Today we have some odds and ends, individual pictures (or a small set) sent by readers. First up is from Joe McClain (all readers’ captions are indented):
I submit for your consideration for the Readers’ Wildlife Photos category this photograph. It depicts interspecies interaction between a young Sylvilagus floridanus [Eastern cottontail] and a stunning specimen of Granddaughtera cutiepii. Observe how each articulates their limbs in unison.
In regular parlance it’s my granddaughter, Lily B., expressing delight at the baby bunny held by her father. The dad is my son, Jake, who you might remember was featured in a Readers’ Wildlife Photos entry a few years ago with his work with American kestrels (Falco sparverius) on the Eastern Shore. Jake said the cottontails were living quietly in their garden; no one knew they were there. Suddenly, one day, a ruckus! A snake (species unknown by me) was aiming to make a meal of the baby buns. Jake relocated the snake (which his Aunt Tanya maintains was just trying to make an honest living).
The bunny was returned to its mom.
Diana MacPherson, who sent this yesterday. Her caption, as with the other folks’, is indented:
I managed a decent capture of Comet NEOWISE today with my camera on a tripod looking to the SW in the evening around 10:30 PM. I think this turned out quite well as you can see the tail & the star trails are minimal.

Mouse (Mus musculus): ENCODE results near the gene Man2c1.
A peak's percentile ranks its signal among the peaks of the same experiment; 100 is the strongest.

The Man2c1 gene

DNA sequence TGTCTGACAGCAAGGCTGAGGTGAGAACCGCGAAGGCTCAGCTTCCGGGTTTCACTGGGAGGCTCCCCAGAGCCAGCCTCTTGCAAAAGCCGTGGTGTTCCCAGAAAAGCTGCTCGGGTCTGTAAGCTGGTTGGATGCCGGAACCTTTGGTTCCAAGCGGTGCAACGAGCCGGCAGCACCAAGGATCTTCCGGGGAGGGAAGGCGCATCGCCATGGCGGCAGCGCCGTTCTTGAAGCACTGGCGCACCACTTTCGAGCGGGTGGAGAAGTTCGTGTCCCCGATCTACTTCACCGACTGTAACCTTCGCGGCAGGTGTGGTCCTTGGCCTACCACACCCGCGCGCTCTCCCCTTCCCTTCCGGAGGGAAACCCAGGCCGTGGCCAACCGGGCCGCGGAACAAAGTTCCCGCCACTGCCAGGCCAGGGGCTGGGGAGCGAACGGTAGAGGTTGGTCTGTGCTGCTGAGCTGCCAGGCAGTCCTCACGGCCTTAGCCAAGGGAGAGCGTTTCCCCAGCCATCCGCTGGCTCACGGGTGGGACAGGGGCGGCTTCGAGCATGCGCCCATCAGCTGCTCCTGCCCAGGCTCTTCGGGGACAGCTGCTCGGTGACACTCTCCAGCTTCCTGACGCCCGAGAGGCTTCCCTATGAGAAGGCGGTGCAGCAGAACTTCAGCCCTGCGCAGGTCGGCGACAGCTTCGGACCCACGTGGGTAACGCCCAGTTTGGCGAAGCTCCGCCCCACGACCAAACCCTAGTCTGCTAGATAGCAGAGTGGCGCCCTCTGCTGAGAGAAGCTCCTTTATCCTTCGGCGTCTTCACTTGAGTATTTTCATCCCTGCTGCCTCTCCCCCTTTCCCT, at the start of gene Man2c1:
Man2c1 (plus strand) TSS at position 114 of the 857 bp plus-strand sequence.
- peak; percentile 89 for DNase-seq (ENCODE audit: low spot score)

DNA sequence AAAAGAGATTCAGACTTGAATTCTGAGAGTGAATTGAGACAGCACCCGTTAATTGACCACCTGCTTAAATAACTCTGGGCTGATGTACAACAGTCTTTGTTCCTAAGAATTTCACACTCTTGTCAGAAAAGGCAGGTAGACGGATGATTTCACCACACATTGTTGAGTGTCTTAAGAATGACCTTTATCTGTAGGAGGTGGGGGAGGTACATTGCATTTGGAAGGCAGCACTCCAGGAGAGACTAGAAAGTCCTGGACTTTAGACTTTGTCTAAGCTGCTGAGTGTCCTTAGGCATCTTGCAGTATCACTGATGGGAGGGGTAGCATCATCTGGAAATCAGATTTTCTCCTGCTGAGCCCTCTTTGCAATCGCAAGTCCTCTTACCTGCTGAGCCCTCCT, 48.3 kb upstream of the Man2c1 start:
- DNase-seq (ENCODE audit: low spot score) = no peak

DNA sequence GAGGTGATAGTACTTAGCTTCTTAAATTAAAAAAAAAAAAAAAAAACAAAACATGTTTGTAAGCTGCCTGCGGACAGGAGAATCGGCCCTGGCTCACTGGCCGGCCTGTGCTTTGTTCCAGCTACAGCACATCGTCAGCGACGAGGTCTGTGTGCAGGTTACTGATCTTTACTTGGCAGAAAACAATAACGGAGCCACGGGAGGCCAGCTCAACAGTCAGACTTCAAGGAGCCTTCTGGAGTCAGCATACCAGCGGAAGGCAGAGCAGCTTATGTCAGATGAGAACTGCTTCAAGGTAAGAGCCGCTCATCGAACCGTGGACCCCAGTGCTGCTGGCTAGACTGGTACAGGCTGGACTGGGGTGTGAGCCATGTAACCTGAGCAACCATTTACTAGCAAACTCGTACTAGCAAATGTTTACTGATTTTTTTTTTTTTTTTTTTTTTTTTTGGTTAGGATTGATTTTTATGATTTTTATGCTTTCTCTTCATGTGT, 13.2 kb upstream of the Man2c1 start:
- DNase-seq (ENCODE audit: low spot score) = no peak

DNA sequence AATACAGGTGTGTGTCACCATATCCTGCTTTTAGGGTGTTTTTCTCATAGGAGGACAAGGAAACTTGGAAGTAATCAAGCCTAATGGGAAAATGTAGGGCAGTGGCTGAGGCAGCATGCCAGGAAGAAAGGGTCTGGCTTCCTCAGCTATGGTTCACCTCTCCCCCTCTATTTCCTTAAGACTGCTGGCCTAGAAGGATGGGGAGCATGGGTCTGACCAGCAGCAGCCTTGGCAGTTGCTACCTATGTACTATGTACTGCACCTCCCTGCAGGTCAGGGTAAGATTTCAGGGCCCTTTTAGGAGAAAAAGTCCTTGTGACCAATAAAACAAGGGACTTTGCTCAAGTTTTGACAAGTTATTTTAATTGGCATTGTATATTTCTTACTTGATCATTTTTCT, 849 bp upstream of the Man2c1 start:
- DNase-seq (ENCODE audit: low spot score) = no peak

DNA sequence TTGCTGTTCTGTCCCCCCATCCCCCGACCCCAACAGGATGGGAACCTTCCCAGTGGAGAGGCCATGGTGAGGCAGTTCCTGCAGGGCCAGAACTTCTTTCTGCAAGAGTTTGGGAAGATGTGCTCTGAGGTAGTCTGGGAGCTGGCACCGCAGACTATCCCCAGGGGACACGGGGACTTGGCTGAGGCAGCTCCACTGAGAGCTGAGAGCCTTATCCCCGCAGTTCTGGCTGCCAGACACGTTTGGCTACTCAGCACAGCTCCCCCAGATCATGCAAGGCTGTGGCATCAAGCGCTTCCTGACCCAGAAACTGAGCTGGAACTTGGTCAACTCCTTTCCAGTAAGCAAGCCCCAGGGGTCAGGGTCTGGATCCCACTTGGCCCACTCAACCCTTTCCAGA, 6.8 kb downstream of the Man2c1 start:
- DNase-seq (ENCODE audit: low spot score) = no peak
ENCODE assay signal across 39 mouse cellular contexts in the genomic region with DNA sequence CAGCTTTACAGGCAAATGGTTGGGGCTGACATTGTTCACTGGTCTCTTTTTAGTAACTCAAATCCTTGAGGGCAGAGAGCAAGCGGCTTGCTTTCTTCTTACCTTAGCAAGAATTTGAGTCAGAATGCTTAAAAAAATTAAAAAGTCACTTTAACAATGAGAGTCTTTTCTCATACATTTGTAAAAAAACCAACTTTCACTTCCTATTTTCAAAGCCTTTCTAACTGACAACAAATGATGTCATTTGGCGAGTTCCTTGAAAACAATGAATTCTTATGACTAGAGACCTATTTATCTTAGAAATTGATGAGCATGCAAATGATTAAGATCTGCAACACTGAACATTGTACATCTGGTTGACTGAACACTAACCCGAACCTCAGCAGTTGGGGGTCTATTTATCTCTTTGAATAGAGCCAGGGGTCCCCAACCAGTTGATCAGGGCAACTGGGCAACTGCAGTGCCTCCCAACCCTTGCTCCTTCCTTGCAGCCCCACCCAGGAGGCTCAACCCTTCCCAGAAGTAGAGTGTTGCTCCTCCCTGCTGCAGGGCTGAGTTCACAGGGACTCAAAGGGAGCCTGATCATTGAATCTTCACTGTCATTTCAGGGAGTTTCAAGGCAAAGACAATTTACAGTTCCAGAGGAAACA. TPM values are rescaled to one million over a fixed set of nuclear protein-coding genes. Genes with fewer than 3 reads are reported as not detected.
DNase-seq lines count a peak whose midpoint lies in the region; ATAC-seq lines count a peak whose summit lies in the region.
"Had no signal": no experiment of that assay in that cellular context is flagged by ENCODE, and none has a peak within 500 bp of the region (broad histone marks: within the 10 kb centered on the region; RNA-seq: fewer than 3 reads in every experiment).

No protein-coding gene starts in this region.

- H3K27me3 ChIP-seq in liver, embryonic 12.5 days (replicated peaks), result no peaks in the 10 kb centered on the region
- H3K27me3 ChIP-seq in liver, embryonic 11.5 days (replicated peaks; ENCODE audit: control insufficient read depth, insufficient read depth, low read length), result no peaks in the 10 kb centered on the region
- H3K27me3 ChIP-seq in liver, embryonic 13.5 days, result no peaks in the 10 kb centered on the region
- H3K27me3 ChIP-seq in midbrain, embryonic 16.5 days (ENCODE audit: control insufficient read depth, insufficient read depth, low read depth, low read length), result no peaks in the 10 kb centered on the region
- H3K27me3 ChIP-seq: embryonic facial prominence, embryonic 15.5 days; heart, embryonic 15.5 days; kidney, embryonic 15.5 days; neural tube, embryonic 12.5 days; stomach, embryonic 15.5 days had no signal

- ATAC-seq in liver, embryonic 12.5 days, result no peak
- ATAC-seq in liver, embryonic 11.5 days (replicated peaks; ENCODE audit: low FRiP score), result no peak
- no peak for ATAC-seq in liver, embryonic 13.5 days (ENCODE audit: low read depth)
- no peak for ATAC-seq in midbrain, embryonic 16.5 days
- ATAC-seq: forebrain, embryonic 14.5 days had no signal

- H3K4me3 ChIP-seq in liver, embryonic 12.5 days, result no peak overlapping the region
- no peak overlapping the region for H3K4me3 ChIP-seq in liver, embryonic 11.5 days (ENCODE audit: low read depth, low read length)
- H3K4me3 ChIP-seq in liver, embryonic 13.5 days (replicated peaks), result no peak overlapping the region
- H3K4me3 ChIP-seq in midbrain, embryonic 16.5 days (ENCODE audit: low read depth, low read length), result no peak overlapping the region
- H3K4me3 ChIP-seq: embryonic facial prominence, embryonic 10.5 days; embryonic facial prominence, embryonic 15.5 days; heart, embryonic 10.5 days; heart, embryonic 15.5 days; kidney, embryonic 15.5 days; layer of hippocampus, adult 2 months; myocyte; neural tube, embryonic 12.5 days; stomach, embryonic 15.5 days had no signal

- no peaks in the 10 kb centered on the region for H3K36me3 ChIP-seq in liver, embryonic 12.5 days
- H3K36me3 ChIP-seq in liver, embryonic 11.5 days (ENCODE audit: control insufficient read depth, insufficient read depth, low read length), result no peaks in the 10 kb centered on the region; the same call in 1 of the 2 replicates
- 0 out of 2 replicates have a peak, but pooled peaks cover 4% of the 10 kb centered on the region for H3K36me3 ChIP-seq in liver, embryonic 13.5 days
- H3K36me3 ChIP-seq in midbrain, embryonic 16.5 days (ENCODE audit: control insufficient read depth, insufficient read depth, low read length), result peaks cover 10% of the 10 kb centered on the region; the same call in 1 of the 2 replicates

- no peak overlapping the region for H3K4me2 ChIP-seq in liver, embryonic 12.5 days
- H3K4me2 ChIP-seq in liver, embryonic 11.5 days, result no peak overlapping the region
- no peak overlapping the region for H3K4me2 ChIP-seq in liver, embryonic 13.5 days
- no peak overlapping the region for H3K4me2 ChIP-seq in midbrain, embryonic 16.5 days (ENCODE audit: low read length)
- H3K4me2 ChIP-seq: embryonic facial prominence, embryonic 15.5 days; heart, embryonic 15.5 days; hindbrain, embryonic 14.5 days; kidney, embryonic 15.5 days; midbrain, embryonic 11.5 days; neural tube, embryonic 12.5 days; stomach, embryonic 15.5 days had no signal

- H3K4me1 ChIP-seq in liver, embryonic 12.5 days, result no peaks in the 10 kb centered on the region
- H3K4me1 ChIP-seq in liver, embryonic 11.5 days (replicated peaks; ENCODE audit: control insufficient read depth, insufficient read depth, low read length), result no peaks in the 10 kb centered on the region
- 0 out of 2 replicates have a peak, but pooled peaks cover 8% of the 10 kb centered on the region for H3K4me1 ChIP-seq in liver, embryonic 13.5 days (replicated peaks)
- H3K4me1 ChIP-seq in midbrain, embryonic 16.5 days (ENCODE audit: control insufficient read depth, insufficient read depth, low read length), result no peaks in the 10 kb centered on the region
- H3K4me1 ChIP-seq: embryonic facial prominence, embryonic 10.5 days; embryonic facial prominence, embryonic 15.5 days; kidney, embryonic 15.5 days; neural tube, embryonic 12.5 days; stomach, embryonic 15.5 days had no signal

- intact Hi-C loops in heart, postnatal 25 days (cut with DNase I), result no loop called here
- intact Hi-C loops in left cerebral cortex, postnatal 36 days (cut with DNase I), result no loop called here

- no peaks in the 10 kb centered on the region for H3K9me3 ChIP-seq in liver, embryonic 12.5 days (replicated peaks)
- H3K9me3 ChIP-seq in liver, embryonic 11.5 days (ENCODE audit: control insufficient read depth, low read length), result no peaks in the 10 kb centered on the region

My first picture is a daylily (Hemerocallis) that I photographed on my daily social-distancing, mask-wearing, camera-carrying, walk in my neighborhood. I live in New Jersey, the Garden State, where beautiful flowers are abundant. This is often called a “rough around the edges” daylily.
This is my photo of a Holy Thistle (Echinops Ritro lycia) that I photographed in the Pamphylia region of Turkey. My wife and I had just visited the nearby Roman theatre in Aspendos. The thistle was, to me, almost as impressive as the theatre, which is one of the largest and best preserved theaters of the Roman world.
On my daily social-distancing walk I occasionally encounter a rafter of turkeys (Meleagris gallopavo). I made this photo, early in the morning, of one standing in my front yard. I never would have imagined that there would be so many wild turkeys, foxes, deer, and sometimes a bear in our Philadelphia suburb in South Jersey.
From Jim Cliborn:
I submit this photo recently taken at dawn in Humboldt Bay at the Eureka waterfront. It seems to me that there is s calming influence what with all the ‘activity’ in the lower left corner with the Black-crowned night heron [Nycticorax nycticorax] contrasting with the mirror calm of the orange colors of Humboldt Bay in the rest of the picture. Nothing special biological-wise, just a nice atmospheric photo. Keep up the blog I read it top to bottom every day!!
And an amphibian from Chris Branch: